6. I haven’t watched that show or read the book, but you make great points. Especially #4. I’ve watched a few movies where the whole time you’re leading up to something big and it cuts off right before you get that answer or whatever. It’s infuriating, and the worst offender for me was The Grey. In the book world, especially within romance, there are people always trying to ‘change’ the genre by not providing the endings readers expect. It’s not new or edgy, it’s frustrating and if you don’t want to give a HEA or HFN ending with the couple you’ve spent time reading about, call it a love story not a romance.

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  7. Thank you for sharing what bugged you about this story and then explaining why. I agree any one of your points could turn me off from reading on. I always wonder what’s wrong with me when everyone else loves the show, book, or movie and I just don’t get it. Glad there are folks besides me in the same boat. Wishing you a great second year at the university! Looking forward to reading more insights from you.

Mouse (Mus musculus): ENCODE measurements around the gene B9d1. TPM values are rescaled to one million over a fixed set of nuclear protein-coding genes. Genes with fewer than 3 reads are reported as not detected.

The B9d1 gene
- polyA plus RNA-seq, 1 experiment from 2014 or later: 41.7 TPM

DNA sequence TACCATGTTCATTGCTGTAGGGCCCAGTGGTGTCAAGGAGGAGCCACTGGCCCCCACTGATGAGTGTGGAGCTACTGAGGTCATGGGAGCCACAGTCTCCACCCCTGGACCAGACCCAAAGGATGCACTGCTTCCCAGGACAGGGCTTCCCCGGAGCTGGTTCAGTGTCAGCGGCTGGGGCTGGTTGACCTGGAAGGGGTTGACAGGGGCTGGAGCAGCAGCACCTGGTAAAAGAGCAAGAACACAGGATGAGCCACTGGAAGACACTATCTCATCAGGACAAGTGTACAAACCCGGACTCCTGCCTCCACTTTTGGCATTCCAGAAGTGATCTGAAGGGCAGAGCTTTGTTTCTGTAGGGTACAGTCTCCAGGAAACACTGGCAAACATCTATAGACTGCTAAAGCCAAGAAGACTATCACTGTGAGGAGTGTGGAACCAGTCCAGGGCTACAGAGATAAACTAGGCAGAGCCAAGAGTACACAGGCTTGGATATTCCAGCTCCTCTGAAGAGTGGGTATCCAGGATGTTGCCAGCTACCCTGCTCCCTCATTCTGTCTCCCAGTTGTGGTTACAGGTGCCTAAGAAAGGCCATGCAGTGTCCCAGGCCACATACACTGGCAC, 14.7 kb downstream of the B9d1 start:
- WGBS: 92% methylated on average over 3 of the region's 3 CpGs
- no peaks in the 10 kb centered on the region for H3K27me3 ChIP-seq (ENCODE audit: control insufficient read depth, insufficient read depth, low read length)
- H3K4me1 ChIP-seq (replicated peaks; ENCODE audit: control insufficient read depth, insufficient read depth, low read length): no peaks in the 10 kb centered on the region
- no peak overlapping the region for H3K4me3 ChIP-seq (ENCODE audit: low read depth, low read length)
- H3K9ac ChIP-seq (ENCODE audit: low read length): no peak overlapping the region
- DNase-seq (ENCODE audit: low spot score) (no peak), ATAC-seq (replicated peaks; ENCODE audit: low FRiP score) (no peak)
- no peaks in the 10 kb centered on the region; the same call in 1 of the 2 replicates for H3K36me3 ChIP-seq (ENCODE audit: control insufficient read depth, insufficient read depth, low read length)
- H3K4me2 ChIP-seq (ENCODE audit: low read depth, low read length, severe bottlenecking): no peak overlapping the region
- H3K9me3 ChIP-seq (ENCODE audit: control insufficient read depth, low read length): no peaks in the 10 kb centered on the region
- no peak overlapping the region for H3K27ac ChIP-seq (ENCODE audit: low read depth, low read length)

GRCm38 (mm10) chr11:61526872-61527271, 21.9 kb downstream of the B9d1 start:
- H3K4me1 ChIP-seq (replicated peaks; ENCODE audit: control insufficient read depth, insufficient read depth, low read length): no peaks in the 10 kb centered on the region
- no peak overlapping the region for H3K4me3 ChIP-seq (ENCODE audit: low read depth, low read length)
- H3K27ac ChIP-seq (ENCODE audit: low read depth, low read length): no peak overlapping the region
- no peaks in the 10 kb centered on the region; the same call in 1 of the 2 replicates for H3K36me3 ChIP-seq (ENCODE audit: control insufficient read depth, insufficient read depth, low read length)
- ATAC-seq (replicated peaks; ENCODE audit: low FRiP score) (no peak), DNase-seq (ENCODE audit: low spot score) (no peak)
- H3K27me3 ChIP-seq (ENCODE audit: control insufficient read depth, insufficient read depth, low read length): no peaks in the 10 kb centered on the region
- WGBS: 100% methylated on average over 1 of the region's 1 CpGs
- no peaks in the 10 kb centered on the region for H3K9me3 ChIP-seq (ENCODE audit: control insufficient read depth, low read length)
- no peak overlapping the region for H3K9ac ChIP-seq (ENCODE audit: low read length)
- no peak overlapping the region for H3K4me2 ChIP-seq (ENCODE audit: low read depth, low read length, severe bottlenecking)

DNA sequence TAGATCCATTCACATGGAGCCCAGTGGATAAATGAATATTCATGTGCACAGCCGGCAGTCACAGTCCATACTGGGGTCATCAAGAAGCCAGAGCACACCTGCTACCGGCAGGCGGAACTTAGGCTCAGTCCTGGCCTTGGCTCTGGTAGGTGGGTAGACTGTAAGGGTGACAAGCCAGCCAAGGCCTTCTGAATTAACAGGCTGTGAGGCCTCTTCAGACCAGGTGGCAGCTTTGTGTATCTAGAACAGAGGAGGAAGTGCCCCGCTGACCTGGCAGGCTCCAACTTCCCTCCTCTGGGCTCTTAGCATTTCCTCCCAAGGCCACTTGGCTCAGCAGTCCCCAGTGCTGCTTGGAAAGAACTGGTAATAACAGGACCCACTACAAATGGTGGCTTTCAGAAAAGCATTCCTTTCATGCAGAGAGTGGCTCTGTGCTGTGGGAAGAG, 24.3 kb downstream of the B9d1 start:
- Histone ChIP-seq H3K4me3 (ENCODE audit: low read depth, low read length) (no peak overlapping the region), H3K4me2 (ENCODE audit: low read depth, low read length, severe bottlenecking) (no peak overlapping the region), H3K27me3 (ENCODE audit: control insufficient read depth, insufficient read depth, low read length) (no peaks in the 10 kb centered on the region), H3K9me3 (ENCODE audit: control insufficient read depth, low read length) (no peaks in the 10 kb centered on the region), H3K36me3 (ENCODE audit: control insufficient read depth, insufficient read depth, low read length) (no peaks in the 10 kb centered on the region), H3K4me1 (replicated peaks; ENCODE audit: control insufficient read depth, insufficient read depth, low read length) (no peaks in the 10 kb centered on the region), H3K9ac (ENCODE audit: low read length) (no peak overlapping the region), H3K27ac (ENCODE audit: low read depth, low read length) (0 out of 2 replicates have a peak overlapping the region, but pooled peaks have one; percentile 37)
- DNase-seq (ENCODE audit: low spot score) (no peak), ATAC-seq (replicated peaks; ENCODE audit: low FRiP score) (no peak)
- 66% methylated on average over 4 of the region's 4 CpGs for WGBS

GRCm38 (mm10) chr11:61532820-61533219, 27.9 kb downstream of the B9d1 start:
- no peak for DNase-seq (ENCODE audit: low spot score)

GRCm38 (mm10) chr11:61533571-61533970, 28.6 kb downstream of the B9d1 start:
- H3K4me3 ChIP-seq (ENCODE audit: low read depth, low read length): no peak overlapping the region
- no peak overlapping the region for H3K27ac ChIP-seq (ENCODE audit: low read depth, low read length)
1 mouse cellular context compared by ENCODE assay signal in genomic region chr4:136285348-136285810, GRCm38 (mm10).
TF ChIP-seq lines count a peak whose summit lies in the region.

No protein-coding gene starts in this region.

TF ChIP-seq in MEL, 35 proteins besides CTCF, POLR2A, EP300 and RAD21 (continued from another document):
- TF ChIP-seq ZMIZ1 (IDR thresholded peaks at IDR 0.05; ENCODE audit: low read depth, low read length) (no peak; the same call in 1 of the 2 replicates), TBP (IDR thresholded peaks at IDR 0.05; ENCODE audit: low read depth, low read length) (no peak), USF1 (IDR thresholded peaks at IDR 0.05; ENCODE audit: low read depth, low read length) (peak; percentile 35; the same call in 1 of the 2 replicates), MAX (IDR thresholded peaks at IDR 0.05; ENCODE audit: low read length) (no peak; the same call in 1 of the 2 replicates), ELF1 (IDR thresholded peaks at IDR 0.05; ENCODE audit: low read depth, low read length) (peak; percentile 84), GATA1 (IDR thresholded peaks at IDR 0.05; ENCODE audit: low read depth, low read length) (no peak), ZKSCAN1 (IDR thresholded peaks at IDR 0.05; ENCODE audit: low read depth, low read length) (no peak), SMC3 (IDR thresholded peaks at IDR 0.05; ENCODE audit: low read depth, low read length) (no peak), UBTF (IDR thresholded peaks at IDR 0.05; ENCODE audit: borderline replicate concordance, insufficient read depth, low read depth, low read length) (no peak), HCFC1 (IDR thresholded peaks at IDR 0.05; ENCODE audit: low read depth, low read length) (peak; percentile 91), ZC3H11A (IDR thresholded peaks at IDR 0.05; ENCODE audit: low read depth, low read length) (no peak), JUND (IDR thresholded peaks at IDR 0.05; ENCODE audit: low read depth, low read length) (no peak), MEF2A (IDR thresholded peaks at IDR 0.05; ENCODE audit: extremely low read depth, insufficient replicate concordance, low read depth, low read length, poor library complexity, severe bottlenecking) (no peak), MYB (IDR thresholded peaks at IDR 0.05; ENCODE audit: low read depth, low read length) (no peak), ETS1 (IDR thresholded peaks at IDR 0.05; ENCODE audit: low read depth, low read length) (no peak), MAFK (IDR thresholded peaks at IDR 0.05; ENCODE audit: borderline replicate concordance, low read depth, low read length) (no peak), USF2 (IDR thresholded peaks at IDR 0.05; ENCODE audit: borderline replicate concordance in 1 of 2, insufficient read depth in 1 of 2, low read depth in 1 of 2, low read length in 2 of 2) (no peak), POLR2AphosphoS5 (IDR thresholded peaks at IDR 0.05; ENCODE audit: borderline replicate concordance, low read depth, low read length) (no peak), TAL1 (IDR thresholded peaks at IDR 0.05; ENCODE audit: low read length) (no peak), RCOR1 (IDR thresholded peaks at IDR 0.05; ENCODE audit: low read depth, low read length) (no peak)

JQ Rose

    Liked by 1 person

    • Same, I felt so odd being in the 2% who didn’t love it, and I was pretty hesitant to post an unpopular opinion!
      Thanks 😀 I can’t believe August is nearly over, I’ll be starting classes again before I know it!


  8. Good advice! I think what you say about changing writing styles over time is really interesting and true – I think a lot of great literature from the past wouldn’t get published today… I wonder how expectations for good writing will keep changing in the future?

    Liked by 1 person

    • Thanks 🙂
      Writing seems to be an ever changing field, and I think you’re right: If someone wrote exactly like Shakespeare nowadays, or even Jane Austen, they’d be unlikely to be published as they are: Even though they’re classics, the way we write nowadays, especially dialogue, is vastly different.
      We have to keep on our toes and always be learning I think. I also think, thanks to television, we’re heading away from large descriptive scenes and into faster paced and easy to read stories 🙂